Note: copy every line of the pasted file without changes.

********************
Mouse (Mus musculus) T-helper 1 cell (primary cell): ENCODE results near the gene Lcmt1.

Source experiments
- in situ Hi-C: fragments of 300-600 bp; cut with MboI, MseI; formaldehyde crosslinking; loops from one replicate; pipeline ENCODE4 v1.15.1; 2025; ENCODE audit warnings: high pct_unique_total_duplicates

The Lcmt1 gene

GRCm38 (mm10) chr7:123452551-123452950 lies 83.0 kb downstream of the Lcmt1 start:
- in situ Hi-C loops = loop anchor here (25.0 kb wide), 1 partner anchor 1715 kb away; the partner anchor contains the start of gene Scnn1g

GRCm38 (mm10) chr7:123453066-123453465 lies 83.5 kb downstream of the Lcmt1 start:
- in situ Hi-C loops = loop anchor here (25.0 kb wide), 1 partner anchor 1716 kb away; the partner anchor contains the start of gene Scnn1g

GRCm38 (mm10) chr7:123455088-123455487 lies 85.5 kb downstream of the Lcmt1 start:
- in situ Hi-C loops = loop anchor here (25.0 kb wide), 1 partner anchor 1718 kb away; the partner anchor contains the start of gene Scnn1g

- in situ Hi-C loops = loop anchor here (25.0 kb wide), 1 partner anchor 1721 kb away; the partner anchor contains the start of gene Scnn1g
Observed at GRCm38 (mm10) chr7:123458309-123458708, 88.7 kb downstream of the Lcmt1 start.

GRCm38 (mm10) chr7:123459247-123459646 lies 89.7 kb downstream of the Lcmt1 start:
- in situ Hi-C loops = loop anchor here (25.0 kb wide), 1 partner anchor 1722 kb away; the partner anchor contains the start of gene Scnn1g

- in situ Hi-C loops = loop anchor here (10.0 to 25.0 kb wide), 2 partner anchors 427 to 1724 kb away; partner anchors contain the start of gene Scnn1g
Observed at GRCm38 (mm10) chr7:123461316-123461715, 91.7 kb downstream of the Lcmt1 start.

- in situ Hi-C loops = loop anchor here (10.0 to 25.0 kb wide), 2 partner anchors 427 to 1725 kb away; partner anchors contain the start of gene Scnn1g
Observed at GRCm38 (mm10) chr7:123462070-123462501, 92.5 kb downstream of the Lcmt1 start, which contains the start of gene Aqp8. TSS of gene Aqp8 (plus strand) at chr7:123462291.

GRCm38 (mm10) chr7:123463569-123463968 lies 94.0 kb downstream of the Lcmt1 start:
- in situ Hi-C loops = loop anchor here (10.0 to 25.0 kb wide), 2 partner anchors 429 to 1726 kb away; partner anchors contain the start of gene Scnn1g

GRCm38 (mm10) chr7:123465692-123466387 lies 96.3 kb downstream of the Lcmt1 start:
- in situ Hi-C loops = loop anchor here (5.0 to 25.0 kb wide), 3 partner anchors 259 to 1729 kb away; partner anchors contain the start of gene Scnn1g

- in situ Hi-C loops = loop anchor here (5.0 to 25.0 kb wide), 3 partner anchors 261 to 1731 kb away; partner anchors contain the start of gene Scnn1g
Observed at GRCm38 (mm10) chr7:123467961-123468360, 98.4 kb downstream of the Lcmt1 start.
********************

Mouse (Mus musculus) T-helper 1 cell (primary cell): ENCODE results near the gene Lcmt1.

Source experiments
- in situ Hi-C: fragments of 300-600 bp; cut with MboI, MseI; formaldehyde crosslinking; loops from one replicate; pipeline ENCODE4 v1.15.1; 2025; ENCODE audit warnings: high pct_unique_total_duplicates

The Lcmt1 gene

GRCm38 (mm10) chr7:123452551-123452950 lies 83.0 kb downstream of the Lcmt1 start:
- in situ Hi-C loops = loop anchor here (25.0 kb wide), 1 partner anchor 1715 kb away; the partner anchor contains the start of gene Scnn1g

GRCm38 (mm10) chr7:123453066-123453465 lies 83.5 kb downstream of the Lcmt1 start:
- in situ Hi-C loops = loop anchor here (25.0 kb wide), 1 partner anchor 1716 kb away; the partner anchor contains the start of gene Scnn1g

GRCm38 (mm10) chr7:123455088-123455487 lies 85.5 kb downstream of the Lcmt1 start:
- in situ Hi-C loops = loop anchor here (25.0 kb wide), 1 partner anchor 1718 kb away; the partner anchor contains the start of gene Scnn1g

- in situ Hi-C loops = loop anchor here (25.0 kb wide), 1 partner anchor 1721 kb away; the partner anchor contains the start of gene Scnn1g
Observed at GRCm38 (mm10) chr7:123458309-123458708, 88.7 kb downstream of the Lcmt1 start.

GRCm38 (mm10) chr7:123459247-123459646 lies 89.7 kb downstream of the Lcmt1 start:
- in situ Hi-C loops = loop anchor here (25.0 kb wide), 1 partner anchor 1722 kb away; the partner anchor contains the start of gene Scnn1g

- in situ Hi-C loops = loop anchor here (10.0 to 25.0 kb wide), 2 partner anchors 427 to 1724 kb away; partner anchors contain the start of gene Scnn1g
Observed at GRCm38 (mm10) chr7:123461316-123461715, 91.7 kb downstream of the Lcmt1 start.

- in situ Hi-C loops = loop anchor here (10.0 to 25.0 kb wide), 2 partner anchors 427 to 1725 kb away; partner anchors contain the start of gene Scnn1g
Observed at GRCm38 (mm10) chr7:123462070-123462501, 92.5 kb downstream of the Lcmt1 start, which contains the start of gene Aqp8. TSS of gene Aqp8 (plus strand) at chr7:123462291.

GRCm38 (mm10) chr7:123463569-123463968 lies 94.0 kb downstream of the Lcmt1 start:
- in situ Hi-C loops = loop anchor here (10.0 to 25.0 kb wide), 2 partner anchors 429 to 1726 kb away; partner anchors contain the start of gene Scnn1g

GRCm38 (mm10) chr7:123465692-123466387 lies 96.3 kb downstream of the Lcmt1 start:
- in situ Hi-C loops = loop anchor here (5.0 to 25.0 kb wide), 3 partner anchors 259 to 1729 kb away; partner anchors contain the start of gene Scnn1g

- in situ Hi-C loops = loop anchor here (5.0 to 25.0 kb wide), 3 partner anchors 261 to 1731 kb away; partner anchors contain the start of gene Scnn1g
Observed at GRCm38 (mm10) chr7:123467961-123468360, 98.4 kb downstream of the Lcmt1 start.